While Richard formulates some thoughts on Observe and Report and the oeuvre of its writer/director Jody Hill, Dr. X. steps in with a long-delayed review of Into the Wild, a movie he once trashed from afar while refusing to watch (to the annoyance of Richard and Beth) but which he now trashes from close range! His review also suggests that he's seen Twilight. What other dark secrets will we discover about his viewing habits? Stay tuned for this occasional column!
"See, now -- I have seen Into the Wild (I was bored in a hotel room at a conference last year). As much as I thought I would hate it... I hated it even more. I even found Eddie's Soundtrack choices lugubrious. And while I full well understand that the movie is a trueish story... I completely found Hirsch utterly unwatchable, the story stillborn (I know, ya can't change the truth.. but it's Sean Penn, so... Why not?) and the ending as worthless as the prospects of me paying 5$ to watch it.
I have said it before, and I will say it again: we have done this story a million times before. Hollywood continues to pick up properties that they think we'll watch because they have a tried and true tradition... but, in a climate of fiscal non-solvency such as the one we're currently mired in... I'm not looking for the same damned survival story again.
I mean -- I truthfully preferred the pinball game that was Speed Racer over this. Yes, the imagery is shot beautifully. Yes the cinematography was resonant. Yes, the acting was fine. I don't care. The cinematography in Twilight was beautiful (and if you throw a blue-cast lens onto the American NW, it really becomes beautiful) -- and it was still a piece of shit. Into the Wild was not necessarily a piece of shit... but it was an entirely forgettable moment of the year. It's just kinda another of a series of personal Hollywood pet projects where major named stars, auteurs or directors take on something that they have solipsistic passion about and then spend a bunch of money and then try and blame the rest of the world when we don't find the same value that they did.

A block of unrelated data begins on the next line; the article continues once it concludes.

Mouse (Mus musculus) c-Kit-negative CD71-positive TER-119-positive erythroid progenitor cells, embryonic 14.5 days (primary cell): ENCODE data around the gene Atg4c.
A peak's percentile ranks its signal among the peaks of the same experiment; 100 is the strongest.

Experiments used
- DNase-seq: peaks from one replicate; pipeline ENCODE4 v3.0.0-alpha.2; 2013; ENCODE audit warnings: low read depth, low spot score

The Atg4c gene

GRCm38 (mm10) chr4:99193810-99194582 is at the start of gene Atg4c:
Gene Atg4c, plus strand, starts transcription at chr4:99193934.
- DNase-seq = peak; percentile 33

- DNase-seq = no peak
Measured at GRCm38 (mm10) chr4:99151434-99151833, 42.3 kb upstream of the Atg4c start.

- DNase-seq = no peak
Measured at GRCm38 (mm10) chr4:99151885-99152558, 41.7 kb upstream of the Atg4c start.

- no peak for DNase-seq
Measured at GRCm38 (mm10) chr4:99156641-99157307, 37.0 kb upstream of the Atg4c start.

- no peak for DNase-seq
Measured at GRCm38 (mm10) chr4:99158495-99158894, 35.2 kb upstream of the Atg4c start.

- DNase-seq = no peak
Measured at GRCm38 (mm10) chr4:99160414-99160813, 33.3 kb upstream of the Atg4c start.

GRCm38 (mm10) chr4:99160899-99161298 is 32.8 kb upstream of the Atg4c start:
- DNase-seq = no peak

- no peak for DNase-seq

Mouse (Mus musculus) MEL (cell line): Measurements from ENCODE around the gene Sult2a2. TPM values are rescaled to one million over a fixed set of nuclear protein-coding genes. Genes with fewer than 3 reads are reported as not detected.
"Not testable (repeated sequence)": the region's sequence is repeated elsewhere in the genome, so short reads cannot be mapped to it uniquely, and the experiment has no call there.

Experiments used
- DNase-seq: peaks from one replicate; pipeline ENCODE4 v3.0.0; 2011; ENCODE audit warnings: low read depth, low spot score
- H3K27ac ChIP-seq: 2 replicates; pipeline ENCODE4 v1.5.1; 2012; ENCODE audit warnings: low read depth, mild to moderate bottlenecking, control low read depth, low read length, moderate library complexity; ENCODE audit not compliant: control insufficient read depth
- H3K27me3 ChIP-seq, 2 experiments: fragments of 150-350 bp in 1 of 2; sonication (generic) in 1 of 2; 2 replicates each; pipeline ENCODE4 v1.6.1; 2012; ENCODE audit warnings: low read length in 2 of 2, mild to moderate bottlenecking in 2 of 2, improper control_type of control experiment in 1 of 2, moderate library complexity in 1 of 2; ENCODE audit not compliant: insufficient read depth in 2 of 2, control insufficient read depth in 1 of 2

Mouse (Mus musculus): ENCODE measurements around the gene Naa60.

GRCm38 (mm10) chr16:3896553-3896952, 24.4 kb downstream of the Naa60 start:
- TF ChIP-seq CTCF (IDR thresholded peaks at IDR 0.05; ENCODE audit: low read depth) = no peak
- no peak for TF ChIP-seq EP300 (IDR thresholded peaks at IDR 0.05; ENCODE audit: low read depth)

And, I don't want to hear any of this art bullshit. We are not in the Wilde years. This is not literary decadence. There's no VITALITY to this nonsense. That's why it doesn't resonate even thought it's good. Jack Palence made a hundred films that were spot on and priceless to me... but very few of them were imbued with a timeless and ephemeral vitality that demanded that they be watched (Maybe Cyborg 2). The Duke. Same time period. Same manner of movies. Absolutely vitality. They could give him his own channel.
And I think this is a fairly true distillation of my point concerning the endlessly hip and disposable. For every good cum great piece of film, poetry, art... what have you... everything that makes the selfless grab their fecking PBR and admonish the supposed dilettante for being part of the total scene of which they neither know themselves or really care to explain (But they read that it was important in pitchfork/ New Yorker... and surely THEY know what they're talking about... because the magazine trade isn't dying or anything.)... there is a disposability about it that makes it unprofitable. It doesn't have a grasp of the zeitgeist nor the testicular fortitude to form it.
Great movies can lack soul. The Breakfast Club, god help me, had soul... Into the Wild had a couple of good Eddie Vedder songs and director of Photography that should work for the Nature channel. Is it wrong for one to like it/ love it? Abso-damn-lutely not.
But if someone tries to tell me how important that piece of shit is... well, yon best don your chainmail -- I'm coming at you with a fucking bludgeon.
--Oh, and Happy Easter everyone :)!"